Midway through the six-day Mip TV Market on the French Riviera, the level of program sales seemed healthy enough, though surprisingly few of the approximately 400 exhibiting companies felt the urge to tout deals or trumpet new alliances.
The palais was overflowing with participants — the chilly, rainy weather not being conducive to long lunches outdoors — many of whom were purposefully scurrying to appointments rather than loitering in the corridors.
“It’s probably a good sign that business is back to a buoyant level when most sellers simply appear to be getting on with things rather than worrying about whether theyshould put out a press release,” said one British Mip veteran.
Others suggested the noticeable downturn in spending by Japanese and Italian TV buyers was partially responsible for the less-than-frenetic pace of dealmaking.
Among U.S. participants, the executive with the trickiest task at Mip is probably Paramount TV czar Kerry McCluggage. He was on hand to assess the activities and meet with the personnel of the separate components of the Viacom-Paramount international operations. He told Daily Variety he would have an overall plan for how the pieces of those operations would fit together by May 15, though details could take the rest of the year to sort out.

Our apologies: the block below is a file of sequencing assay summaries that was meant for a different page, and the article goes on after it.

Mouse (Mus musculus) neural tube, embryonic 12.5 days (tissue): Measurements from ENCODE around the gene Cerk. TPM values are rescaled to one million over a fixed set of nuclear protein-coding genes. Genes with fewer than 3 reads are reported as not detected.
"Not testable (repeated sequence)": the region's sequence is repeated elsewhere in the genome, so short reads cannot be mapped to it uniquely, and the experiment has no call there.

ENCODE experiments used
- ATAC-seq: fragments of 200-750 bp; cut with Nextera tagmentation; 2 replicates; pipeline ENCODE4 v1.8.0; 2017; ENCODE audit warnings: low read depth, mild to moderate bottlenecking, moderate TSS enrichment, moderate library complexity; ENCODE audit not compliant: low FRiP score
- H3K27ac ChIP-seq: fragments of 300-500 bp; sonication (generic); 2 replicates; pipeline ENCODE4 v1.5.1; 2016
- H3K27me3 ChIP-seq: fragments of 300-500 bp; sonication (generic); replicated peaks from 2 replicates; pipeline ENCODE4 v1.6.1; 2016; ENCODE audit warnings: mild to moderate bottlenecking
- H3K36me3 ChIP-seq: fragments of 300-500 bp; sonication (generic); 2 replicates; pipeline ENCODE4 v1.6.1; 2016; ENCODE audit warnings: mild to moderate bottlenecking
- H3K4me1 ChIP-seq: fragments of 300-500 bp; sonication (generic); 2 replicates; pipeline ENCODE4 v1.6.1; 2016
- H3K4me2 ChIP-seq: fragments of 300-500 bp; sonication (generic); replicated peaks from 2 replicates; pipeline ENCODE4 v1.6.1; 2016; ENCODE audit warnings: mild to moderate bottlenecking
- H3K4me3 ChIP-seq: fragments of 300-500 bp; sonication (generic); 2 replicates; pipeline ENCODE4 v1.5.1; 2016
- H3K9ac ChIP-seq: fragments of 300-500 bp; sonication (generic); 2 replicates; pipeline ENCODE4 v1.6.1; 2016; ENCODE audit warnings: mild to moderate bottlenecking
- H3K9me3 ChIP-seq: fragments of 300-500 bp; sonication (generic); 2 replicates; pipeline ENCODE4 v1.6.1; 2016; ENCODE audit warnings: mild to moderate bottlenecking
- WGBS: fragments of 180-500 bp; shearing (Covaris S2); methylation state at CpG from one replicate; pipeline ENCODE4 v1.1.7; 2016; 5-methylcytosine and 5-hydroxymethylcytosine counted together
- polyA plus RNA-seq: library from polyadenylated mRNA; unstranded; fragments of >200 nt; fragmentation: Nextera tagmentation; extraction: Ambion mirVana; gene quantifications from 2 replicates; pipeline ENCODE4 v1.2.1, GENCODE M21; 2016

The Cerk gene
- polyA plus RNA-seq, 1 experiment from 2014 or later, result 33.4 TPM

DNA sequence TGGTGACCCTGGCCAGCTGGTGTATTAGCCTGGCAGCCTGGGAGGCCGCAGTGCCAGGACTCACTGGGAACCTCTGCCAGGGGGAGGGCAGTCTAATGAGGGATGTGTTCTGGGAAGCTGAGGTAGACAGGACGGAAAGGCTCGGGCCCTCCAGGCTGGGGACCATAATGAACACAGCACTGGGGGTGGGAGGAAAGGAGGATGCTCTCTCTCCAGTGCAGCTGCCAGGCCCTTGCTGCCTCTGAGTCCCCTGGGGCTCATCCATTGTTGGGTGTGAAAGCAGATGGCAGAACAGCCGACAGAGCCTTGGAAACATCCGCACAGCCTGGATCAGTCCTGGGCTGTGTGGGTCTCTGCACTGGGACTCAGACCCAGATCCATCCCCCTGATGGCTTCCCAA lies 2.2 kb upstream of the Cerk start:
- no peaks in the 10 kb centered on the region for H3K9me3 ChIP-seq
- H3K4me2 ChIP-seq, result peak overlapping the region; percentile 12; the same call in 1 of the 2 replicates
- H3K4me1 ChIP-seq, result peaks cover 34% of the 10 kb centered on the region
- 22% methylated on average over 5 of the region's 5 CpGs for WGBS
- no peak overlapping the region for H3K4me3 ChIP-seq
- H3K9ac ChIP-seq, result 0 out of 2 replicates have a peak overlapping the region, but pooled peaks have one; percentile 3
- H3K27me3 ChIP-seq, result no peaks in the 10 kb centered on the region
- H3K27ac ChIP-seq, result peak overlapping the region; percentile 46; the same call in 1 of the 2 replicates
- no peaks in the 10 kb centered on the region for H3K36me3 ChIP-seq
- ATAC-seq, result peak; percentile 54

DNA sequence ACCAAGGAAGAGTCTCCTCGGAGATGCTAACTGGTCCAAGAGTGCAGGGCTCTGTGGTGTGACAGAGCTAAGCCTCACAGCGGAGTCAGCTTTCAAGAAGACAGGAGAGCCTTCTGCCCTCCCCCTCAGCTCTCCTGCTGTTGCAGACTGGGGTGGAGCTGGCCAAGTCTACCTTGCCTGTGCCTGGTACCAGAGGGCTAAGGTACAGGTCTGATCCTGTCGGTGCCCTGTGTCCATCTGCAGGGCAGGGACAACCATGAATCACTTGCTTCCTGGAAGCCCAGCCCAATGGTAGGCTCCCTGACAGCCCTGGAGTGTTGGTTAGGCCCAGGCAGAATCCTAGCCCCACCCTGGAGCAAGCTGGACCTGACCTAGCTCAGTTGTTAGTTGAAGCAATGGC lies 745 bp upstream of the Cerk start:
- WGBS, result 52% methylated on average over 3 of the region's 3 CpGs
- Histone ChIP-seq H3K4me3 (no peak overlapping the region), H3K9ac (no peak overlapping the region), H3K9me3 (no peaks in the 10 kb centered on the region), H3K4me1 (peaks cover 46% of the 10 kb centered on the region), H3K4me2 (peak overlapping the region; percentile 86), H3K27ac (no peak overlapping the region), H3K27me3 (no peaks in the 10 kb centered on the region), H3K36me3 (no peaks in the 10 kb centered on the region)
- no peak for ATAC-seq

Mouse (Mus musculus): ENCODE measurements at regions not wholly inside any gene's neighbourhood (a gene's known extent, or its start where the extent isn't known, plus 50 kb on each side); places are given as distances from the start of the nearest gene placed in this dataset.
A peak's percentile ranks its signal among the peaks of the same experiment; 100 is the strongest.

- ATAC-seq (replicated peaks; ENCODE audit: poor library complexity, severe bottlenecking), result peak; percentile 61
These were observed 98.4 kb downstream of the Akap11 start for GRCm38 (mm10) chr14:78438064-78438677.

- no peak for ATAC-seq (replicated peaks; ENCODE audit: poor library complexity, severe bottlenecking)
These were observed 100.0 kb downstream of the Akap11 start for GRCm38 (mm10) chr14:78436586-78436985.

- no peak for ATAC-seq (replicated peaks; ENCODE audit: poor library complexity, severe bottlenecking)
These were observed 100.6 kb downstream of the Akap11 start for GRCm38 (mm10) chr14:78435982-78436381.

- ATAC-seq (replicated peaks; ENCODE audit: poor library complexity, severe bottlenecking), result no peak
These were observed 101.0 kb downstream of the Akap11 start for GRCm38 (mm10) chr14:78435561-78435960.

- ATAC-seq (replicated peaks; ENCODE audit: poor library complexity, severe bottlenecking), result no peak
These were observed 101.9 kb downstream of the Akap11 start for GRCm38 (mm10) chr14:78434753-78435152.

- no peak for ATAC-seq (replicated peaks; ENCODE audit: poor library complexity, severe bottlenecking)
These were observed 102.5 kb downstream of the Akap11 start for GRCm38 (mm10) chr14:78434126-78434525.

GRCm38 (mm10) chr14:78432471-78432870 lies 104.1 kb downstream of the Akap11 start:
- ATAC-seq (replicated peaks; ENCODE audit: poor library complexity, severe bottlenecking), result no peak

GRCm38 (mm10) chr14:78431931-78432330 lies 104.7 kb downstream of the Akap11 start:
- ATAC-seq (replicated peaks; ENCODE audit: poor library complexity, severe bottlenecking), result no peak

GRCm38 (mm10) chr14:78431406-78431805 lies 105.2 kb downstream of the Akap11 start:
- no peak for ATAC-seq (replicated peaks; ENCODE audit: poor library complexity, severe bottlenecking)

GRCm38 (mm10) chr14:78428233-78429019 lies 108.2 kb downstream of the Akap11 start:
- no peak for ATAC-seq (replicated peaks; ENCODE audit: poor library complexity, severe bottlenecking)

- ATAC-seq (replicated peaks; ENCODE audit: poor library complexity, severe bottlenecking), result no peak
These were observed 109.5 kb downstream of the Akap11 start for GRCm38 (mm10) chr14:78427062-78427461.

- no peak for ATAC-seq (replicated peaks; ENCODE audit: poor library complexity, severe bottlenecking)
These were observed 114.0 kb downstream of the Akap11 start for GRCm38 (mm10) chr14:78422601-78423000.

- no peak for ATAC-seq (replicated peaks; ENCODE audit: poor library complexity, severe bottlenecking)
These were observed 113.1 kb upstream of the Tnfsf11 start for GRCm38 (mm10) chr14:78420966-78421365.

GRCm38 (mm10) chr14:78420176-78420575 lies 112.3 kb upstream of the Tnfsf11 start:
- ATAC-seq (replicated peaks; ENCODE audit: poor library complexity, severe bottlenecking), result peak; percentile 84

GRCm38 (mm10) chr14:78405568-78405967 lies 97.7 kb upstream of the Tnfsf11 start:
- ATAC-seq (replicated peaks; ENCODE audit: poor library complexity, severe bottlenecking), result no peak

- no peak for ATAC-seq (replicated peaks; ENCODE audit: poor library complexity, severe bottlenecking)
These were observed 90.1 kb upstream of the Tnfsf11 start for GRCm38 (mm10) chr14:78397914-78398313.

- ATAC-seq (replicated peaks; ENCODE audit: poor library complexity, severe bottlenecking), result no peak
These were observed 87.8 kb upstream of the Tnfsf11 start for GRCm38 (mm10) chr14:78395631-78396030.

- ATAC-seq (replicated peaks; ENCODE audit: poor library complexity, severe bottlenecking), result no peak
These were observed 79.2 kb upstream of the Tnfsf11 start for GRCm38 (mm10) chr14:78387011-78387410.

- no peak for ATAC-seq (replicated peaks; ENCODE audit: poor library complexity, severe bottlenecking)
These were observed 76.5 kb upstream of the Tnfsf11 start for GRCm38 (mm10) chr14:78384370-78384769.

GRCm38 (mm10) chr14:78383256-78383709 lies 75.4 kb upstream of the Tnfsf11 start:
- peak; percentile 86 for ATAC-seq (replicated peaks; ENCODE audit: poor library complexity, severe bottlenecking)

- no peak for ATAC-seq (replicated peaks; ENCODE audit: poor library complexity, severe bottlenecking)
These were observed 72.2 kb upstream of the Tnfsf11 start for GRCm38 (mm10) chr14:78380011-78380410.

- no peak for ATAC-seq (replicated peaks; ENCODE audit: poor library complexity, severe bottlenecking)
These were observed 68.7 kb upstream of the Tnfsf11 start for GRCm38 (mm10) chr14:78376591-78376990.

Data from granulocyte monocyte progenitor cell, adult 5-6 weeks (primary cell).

The U.S. cable programmers seemed to make the greatest effort to cut a figure on the Croisette. The Discovery Channel, Nickelodeon, E! Entertainment TV, even Court TV all made an impact at the market, fielding a number of top execs and wining and dining clients and the press.
As a graphic symbol of just how much international TV has shifted from the strict buying and selling of programs to one of forming alliances around the world, the Intl. Council gathered six top players to outline their strategies up to the year 2000.
Panelists at the Sunday morning session — including Leonard Fertig, president of Central European Media Enterprises; Thames TV CEO Richard Dunn; and David Hill, managing director of the Australian Broadcasting Corp. — pointed to Asia, Eastern Europe and Latin America as areas of growth. They discussed the relaying of existing services to other parts of the world and transposing them into other media.
Fertig’s company is investing in newly privatized channels in Eastern Europe; Dunn’s company, owned now by Pearson Publishers, is looking to exploit synergies among TV software, book publishing and new media. Hill is trying to create new revenue streams for the Australian pubcaster by creating a spinoff channel for Asia and by getting involved in pay TV Down Under.
CLT’s managing director Michel Delloye said his company plans to launch thematic channels in several more European territories and to take advantage of the company’s multinational clout by buying programming rights on a Europeanwide basis.